Thriving With ADHD: My University Orientation

As a teen with ADHD, or an ADDYTeen, getting through high school with good grades and good scores was challenging. Getting into a top flight school like the University of Puget Sound was even harder.
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I was so nervous, my heart could have very well popped out of my chest. It was my first day of freshman orientation at the University of Puget Sound in Tacoma Washington. As I walked into the beautiful, huge brown brick building on campus for a seminar held by the University's Office of Accessibility and Accommodation, I could barely speak. The first thing I noticed was how many students were already in the room and how many more filed in over the course of 10 minutes. There was food and drinks, but I could not even think of eating.

As a teen with ADHD, or an ADDYTeen, getting through high school with good grades and good scores was challenging. Getting into a top flight school like the University of Puget Sound was even harder. After planning, organizing and working hard for years, my dad and I were welcomed, went through the double doors and experienced the day I had been thinking about for years.

There were 20 rows of chairs, each row had more than a dozen seats which were fast filling up with kids and their parents. As I learned in high school, always get a good spot where you can see clearly and are not distracted. I took a seat in the front. Soon, every seat was taken and there were probably another 40 people standing in the rear. Our freshman class size is less than 600, and there were about 6,000 applicants for acceptance. All of these kids are smart and capable or they would not be here, so you can understand how amazing and a little overwhelming it was for me to see how many kids in my freshman class registered for accommodations. We were all there together, in a group. Compared to high school, where all things related to your 504/IEP are confidential, it was quite a different experience. I was sweating.

We were welcomed by Peggy Perno, the director of the Student Accessibility and Accommodation, who started to explain the differences between high school accommodations and those you receive in college. Here are the three most important facts ADDYTeens should know.

First, ADDYTeens accepted into college met "the same standards" as everyone else. In high school, each student has the legal right to an education. In college this is not true -- you have to earn it. By your acceptance, you have.

Second, in high school, because school is mandated by law, it is the school's responsibility and teachers' job to educate and support you until you are completed in their course. For those ADDYTeens with accommodations during high school, the teachers worked with you and the administration to make sure you as a student were supported and provided the aid for success.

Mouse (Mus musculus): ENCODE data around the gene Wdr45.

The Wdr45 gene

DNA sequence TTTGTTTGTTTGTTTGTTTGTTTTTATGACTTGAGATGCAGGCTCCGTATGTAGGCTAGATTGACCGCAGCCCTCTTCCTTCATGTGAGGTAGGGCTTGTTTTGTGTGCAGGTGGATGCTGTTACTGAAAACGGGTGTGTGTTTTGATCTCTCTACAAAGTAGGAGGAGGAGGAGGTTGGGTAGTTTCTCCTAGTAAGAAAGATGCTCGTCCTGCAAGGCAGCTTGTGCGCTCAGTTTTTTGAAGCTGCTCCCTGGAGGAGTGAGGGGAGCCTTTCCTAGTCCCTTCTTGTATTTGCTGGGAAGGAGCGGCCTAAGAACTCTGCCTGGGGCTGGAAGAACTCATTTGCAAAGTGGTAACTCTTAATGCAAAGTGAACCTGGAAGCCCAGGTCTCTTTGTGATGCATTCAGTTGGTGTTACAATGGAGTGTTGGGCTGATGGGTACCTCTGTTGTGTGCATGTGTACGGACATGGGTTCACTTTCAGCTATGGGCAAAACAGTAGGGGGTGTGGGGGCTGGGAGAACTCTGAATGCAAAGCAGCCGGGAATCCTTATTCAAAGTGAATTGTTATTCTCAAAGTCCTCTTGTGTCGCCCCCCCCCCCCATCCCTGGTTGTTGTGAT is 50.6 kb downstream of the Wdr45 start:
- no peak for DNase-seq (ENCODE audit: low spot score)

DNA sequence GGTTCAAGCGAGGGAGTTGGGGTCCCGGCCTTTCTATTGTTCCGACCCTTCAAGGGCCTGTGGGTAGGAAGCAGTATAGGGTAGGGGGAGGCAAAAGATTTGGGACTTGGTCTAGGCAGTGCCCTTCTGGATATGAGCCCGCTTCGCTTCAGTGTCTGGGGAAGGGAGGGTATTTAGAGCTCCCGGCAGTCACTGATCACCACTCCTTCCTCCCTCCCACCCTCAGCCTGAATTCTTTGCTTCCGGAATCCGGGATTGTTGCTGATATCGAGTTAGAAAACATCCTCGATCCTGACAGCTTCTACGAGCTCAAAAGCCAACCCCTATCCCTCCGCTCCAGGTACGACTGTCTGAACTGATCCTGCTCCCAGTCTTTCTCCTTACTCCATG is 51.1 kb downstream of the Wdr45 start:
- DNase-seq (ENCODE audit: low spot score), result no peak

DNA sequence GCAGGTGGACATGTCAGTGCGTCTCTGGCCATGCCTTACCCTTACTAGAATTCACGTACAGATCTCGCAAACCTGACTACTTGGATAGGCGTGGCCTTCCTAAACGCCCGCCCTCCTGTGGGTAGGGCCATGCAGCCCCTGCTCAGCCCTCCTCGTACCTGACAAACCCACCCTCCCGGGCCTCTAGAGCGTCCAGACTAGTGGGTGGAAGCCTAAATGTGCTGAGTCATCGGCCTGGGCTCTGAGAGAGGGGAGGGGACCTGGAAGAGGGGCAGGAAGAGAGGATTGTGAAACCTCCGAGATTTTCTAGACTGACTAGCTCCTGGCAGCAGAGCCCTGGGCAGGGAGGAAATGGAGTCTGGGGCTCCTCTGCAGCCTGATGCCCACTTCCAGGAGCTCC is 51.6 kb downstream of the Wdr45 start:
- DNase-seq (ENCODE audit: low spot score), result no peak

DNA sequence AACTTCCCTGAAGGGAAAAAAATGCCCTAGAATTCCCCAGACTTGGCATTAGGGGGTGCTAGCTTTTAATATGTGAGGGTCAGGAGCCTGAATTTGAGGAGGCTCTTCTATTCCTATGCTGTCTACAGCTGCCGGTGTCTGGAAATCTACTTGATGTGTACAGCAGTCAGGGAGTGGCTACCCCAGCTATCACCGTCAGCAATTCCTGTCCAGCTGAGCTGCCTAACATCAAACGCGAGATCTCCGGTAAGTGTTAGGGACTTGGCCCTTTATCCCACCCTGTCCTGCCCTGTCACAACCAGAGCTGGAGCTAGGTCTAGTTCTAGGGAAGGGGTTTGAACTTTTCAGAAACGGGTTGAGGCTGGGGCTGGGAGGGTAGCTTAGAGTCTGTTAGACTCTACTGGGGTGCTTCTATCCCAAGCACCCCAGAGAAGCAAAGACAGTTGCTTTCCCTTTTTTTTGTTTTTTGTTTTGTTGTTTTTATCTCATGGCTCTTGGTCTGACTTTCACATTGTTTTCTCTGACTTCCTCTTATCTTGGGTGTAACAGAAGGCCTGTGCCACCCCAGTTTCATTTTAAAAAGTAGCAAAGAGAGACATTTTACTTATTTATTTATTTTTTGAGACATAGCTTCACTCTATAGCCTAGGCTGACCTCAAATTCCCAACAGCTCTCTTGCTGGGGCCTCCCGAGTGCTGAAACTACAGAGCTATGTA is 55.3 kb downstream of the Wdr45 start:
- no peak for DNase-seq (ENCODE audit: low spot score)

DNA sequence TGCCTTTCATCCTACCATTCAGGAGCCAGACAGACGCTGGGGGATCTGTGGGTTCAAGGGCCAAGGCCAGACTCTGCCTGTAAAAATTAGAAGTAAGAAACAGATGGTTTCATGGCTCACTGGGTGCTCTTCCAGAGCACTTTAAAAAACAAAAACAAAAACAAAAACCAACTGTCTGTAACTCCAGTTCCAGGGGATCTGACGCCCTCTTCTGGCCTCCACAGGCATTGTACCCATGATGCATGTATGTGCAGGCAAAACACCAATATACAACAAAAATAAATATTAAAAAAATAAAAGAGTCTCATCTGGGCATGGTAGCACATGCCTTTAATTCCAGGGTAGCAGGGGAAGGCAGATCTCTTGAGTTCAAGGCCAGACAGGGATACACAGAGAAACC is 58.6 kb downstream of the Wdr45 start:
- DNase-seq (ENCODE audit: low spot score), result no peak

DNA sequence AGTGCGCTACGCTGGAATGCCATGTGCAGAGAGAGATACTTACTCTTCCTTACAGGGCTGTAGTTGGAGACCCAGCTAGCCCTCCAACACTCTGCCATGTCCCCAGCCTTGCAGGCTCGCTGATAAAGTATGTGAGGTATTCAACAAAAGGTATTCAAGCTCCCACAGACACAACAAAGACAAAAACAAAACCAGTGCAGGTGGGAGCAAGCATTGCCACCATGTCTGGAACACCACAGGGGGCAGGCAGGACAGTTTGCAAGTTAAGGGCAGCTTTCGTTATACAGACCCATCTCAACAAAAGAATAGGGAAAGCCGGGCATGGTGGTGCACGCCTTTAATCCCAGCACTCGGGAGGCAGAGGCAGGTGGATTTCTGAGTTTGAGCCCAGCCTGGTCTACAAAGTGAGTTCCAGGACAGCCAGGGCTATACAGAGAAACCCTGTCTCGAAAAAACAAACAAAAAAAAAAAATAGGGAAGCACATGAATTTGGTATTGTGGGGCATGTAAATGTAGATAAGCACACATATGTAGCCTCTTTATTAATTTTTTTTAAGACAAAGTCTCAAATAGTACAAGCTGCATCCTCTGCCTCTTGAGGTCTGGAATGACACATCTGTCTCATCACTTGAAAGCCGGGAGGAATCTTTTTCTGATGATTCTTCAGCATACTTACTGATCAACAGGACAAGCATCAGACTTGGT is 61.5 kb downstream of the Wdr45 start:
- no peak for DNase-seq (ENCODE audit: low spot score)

Third, since college is not mandatory and there is no legal right to college education, each student has the right to equal access to all services provided by the college. Educational assistance, aid, support and attention for each student will be given only when requested. Keyword: REQUESTED. Now that I am in college, it is my job to get what I need, when I need it, to succeed academically. That is true in college, and that is true in life. All of this is summarized in the chart I placed on my site,, which was given to me upon arrival.

Hearing all of this for the first time was scary. Like most ADDYTeens, I have always felt supported by my parents and teachers but in this moment, in this beautiful grand building, I felt alone and isolated. I looked around and studied the faces in the room. All of the students' eyes were glued to the speakers and listening for a special word that would give them "the key" to success in college. Most of us had a look I would describe as "hopeful." The real message Peggy Perno delivered to us was simple: you are "the key" to your own success.

Now, a few weeks later, I have (mostly) stopped sweating and can see now in hindsight why the smart folks at the University of Puget Sound decided to hold the accommodations meeting before any other part of orientation. It was to set expectations, and help us understand that we are the primary driver of our own educational success. It was held in a big room, rather than privately, so we could all look around and see who else is challenged by these issues. My roommate was there, and I am fairly sure we are paired up because we can empathize and support each other as we face our academic challenges. My roommate and I both know that 20 pages of intense reading requires far more effort from us than it does from many other students and we need to be quiet while we are studying.

I make great use of the resources provided by the University, including resources for support, guidance and accommodations. I visit my professors and check to make sure my concepts for papers are on track and to confirm how best to prepare for an exam. I work with other students in groups, and study countless hours. I get nervous, I panic and then I calm down and get on with my work. These are the experiences I expect other ADDYTeens are or will be experiencing during their first weeks at colleges all around the country. Here is my advice: stay focused, stay strong and be brave. What worked in high school to improve your studies, outcomes on tests and ability to focus works in college too. The primary difference is that you are in charge.

Remember to visit for more information, to post questions and read my digital guide "Embracing Your ADHD."

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